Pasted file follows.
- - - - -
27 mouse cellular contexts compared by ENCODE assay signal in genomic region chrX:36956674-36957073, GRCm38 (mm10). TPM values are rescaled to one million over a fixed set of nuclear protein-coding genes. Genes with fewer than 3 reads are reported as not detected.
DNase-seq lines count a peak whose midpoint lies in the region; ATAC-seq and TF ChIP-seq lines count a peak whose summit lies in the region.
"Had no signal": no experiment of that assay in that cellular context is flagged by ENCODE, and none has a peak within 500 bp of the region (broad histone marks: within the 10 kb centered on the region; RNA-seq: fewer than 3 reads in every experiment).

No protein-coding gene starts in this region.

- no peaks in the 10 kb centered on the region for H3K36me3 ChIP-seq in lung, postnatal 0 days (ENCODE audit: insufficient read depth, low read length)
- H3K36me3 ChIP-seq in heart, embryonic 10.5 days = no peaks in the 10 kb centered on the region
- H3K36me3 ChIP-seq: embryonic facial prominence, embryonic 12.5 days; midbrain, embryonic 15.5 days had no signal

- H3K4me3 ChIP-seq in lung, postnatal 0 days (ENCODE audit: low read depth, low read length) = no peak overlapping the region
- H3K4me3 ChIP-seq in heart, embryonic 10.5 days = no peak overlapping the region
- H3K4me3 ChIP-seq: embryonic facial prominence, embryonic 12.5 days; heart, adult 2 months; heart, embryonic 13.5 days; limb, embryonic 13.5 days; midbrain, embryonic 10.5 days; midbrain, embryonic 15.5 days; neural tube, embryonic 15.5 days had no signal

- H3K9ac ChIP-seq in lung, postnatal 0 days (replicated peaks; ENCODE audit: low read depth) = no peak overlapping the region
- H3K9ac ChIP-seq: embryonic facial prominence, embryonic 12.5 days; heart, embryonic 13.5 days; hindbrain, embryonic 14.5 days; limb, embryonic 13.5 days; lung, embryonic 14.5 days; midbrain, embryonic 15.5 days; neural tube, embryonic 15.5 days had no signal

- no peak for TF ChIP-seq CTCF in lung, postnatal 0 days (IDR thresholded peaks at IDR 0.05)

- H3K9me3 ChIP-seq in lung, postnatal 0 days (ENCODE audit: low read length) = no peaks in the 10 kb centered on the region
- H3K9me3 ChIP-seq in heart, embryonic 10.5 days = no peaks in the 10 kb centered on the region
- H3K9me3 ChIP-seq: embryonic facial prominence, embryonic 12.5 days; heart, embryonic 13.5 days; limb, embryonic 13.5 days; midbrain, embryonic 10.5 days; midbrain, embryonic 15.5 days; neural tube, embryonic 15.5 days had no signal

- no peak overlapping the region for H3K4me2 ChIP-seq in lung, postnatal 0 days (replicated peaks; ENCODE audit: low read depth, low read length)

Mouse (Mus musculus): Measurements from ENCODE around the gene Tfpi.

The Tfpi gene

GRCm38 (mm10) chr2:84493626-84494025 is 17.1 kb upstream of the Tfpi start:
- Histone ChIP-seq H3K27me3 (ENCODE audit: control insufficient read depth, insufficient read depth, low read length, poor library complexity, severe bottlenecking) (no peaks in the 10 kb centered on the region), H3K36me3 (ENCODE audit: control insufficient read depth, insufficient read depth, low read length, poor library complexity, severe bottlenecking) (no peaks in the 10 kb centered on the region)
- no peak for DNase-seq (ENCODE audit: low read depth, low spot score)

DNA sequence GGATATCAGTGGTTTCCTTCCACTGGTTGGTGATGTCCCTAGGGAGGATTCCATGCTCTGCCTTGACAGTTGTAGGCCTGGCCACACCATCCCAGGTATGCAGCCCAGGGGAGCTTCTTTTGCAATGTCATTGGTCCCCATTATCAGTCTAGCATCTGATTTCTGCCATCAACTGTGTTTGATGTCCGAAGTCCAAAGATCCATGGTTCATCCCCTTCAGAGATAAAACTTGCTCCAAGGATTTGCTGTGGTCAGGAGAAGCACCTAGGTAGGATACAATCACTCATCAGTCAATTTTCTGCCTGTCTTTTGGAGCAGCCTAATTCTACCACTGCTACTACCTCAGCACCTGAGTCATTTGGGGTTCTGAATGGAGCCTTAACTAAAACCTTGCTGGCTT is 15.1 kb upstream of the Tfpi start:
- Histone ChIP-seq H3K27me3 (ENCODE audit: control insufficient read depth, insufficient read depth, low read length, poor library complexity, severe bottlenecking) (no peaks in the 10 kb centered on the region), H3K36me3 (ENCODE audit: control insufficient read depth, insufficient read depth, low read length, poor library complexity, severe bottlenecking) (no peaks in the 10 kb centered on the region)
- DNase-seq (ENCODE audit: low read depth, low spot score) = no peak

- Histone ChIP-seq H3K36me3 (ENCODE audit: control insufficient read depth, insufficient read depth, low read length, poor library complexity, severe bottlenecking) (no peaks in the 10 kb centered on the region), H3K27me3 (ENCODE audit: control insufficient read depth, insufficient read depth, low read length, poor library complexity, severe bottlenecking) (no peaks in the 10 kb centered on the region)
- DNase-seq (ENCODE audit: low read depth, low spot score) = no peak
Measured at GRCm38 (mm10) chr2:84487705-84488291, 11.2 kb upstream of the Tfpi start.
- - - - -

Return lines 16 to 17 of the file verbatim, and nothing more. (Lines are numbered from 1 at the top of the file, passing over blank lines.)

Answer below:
- H3K9me3 ChIP-seq: embryonic facial prominence, embryonic 12.5 days; heart, embryonic 13.5 days; limb, embryonic 13.5 days; midbrain, embryonic 10.5 days; midbrain, embryonic 15.5 days; neural tube, embryonic 15.5 days had no signal

- no peak overlapping the region for H3K4me2 ChIP-seq in lung, postnatal 0 days (replicated peaks; ENCODE audit: low read depth, low read length)